Can Taking a Social Media Break Improve Your Mental Health?

If you spend much time on Facebook, you’ve probably seen a post from someone saying they are going to take a break from social media. Of course, people also take breaks from Instagram, Twitter, and other social sites. But why do they do that? What do they hope to gain? Well, for one thing, taking a break from doom-scrolling and social comparison might improve your mental wellbeing. Here’s how to approach taking a social media break and what to expect.

Can Taking a Social Media Break Improve Your Mental Health?

Can Taking a Social Media Break Improve Your Mental Health? –

Be Alert to Your Own Mental Health Issues

One good reason to take a break is to assess and address your current mental health needs. Mental health issues may be more common than you realize. In fact, about 26% of American adults have some type of diagnosable mental disorder. And aside from that, nearly everyone deals with stress and common life traumas. 

So, the first thing to consider is the state of your mental health. You can take mental health quizzes to find out if you might need help with bipolar disorder, depression, anxiety, and other mental disorders. Then, if the screening test shows an area of concern, you can talk to a psychotherapist about it. You may discover that an obsession with social media is hiding underlying problems that you could solve better through treatment. In any case, taking a break will be easier when you’re talking to someone who can help you deal with the emotional challenges you’re facing.

Set Yourself Up for Success

It takes a little planning to set yourself up for a positive break from social media. First, plan to spend some face-to-face or phone time with friends. Platforms like Facebook and Snapchat do keep us connected with our loved ones. So, if you’re going to cut out the tech solutions to loneliness, you need to get those connections in other ways. 

Also, plan to practice great self-care during your break. Take long baths, go for hikes in the countryside, and eat the right amount of delicious, healthy foods. Once you have a plan for how to spend the next two to four weeks, you’re ready to cut the cord. Turn off the notifications for all your social media accounts and find out what it’s like to enjoy life without it.

What to Expect

At first, it might be hard to be away from the virtual crowd. You may find yourself reaching for your phone or wondering what someone is posting. But if you hang tight and follow your good plan, you will probably get past that and start enjoying your time in other ways before long. You might find that you suddenly have an abundance of time to get other things accomplished.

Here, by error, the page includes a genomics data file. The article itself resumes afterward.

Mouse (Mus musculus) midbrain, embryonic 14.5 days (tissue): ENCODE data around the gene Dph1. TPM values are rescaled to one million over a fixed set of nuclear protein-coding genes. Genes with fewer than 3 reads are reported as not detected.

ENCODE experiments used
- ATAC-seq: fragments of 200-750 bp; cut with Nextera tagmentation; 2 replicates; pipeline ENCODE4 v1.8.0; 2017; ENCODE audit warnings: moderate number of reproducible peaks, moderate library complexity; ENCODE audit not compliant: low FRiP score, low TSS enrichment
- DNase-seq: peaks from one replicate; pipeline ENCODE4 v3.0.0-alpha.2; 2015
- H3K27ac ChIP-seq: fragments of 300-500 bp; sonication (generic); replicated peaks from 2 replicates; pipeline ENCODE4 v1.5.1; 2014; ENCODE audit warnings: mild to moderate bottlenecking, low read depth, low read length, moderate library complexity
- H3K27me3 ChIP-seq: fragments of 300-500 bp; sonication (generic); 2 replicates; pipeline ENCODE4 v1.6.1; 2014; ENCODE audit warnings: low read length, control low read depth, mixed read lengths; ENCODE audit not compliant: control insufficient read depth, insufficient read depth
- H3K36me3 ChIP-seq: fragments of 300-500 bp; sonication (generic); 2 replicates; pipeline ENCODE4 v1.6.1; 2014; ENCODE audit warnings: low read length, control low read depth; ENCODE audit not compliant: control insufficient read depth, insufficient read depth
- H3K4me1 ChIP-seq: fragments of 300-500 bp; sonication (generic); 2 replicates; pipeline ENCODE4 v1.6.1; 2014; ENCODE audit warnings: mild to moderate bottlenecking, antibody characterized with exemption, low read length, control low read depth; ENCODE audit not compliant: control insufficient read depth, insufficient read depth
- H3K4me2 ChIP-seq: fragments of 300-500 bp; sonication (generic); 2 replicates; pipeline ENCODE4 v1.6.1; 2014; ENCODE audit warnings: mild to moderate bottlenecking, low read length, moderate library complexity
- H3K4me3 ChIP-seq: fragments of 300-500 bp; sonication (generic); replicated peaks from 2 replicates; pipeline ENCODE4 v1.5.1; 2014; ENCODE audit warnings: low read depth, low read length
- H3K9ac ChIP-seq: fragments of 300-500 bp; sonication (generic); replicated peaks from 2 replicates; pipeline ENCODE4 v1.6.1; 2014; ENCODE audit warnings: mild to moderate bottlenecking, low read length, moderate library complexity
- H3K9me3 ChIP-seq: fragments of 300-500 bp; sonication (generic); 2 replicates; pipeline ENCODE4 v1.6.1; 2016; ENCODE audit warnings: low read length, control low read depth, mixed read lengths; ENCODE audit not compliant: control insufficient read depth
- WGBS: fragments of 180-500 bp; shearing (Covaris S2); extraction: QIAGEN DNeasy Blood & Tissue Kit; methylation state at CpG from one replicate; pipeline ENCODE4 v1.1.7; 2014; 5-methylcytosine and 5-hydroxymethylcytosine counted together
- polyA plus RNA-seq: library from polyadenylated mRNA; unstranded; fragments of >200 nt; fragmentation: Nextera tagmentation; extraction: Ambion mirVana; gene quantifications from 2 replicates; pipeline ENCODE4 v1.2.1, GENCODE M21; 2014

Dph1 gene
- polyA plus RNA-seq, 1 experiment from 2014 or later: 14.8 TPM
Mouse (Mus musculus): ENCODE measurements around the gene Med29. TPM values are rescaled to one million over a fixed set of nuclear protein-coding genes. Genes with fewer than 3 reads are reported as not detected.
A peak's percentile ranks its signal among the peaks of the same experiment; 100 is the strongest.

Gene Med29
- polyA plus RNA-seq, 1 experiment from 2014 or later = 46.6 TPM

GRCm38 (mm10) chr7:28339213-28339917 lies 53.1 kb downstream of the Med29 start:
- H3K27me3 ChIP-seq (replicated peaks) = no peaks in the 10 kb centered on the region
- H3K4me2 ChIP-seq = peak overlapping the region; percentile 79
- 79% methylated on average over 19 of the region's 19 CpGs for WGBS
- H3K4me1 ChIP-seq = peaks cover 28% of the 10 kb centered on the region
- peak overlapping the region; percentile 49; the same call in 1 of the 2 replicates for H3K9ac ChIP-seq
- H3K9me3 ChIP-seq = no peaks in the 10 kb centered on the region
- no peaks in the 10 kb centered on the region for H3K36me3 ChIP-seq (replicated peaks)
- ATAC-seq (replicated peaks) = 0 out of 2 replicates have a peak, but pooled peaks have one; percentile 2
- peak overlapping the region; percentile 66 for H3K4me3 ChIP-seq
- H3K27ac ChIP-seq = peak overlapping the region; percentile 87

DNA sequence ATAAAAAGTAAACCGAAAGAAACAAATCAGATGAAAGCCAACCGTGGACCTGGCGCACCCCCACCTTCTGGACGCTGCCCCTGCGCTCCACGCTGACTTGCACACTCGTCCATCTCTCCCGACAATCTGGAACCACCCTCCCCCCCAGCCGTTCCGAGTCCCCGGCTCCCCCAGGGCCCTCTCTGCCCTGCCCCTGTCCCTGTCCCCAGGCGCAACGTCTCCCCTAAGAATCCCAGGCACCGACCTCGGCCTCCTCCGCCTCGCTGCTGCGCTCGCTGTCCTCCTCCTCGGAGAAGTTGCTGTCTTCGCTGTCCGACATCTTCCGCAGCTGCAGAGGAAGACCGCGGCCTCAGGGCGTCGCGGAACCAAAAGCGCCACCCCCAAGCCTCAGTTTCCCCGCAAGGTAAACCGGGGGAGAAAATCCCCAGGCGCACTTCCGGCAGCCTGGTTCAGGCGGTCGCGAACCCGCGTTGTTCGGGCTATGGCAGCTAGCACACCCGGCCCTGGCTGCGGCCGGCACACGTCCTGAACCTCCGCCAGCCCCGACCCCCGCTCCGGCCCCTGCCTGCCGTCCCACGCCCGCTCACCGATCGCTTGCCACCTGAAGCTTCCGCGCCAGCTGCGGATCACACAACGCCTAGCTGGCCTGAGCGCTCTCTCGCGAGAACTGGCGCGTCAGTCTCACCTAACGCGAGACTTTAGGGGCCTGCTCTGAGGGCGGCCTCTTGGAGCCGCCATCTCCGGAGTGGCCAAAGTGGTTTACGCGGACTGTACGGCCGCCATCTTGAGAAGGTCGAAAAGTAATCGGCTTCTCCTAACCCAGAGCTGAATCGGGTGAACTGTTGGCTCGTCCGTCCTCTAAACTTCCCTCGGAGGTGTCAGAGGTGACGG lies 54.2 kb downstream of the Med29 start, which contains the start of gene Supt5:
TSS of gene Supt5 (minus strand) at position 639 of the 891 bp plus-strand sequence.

And there are other benefits. In one study, students who limited their social media use had less anxiety and fear of missing out after only three weeks. Another study found that when people took a break from social media saw small improvements in mental wellbeing. In this second study, the key seemed to be at least partly an improvement in sleep quality. So, whether you limit your social media to 30 minutes a day or you take a cold break from it altogether, you may see significant improvement.

It Doesn’t Have to Be Forever

If you do decide to forego social posting and scrolling for a while, keep in mind that this is your choice, and you can go back to it when you are ready. Social platforms do serve the need for connections and communications if you use them in the best ways. And there’s nothing wrong with that. Even better, once you have been away for a while, you may have a more objective insight into what you see there.

Author Bio: Marie Miguel has been a writing and research expert for nearly a decade, covering a variety of health- related topics. Currently, she is contributing to the expansion and growth of a free online mental health resource with With an interest and dedication to addressing stigmas associated with mental health, she continues to specifically target subjects related to anxiety and depression.

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